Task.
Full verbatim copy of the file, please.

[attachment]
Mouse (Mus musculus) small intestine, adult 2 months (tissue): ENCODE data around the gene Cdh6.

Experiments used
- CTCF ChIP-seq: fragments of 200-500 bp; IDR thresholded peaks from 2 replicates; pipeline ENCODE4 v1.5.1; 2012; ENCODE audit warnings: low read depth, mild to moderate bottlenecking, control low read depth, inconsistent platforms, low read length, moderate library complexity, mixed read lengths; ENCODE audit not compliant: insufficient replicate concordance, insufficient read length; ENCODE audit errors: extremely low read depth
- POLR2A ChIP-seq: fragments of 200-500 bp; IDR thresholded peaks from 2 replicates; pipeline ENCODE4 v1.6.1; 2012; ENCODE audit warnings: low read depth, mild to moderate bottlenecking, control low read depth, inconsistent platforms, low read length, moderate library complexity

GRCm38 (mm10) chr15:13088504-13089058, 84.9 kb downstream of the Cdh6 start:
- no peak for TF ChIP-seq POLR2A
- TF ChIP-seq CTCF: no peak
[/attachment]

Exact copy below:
Mouse (Mus musculus) small intestine, adult 2 months (tissue): ENCODE data around the gene Cdh6.

Experiments used
- CTCF ChIP-seq: fragments of 200-500 bp; IDR thresholded peaks from 2 replicates; pipeline ENCODE4 v1.5.1; 2012; ENCODE audit warnings: low read depth, mild to moderate bottlenecking, control low read depth, inconsistent platforms, low read length, moderate library complexity, mixed read lengths; ENCODE audit not compliant: insufficient replicate concordance, insufficient read length; ENCODE audit errors: extremely low read depth
- POLR2A ChIP-seq: fragments of 200-500 bp; IDR thresholded peaks from 2 replicates; pipeline ENCODE4 v1.6.1; 2012; ENCODE audit warnings: low read depth, mild to moderate bottlenecking, control low read depth, inconsistent platforms, low read length, moderate library complexity

GRCm38 (mm10) chr15:13088504-13089058, 84.9 kb downstream of the Cdh6 start:
- no peak for TF ChIP-seq POLR2A
- TF ChIP-seq CTCF: no peak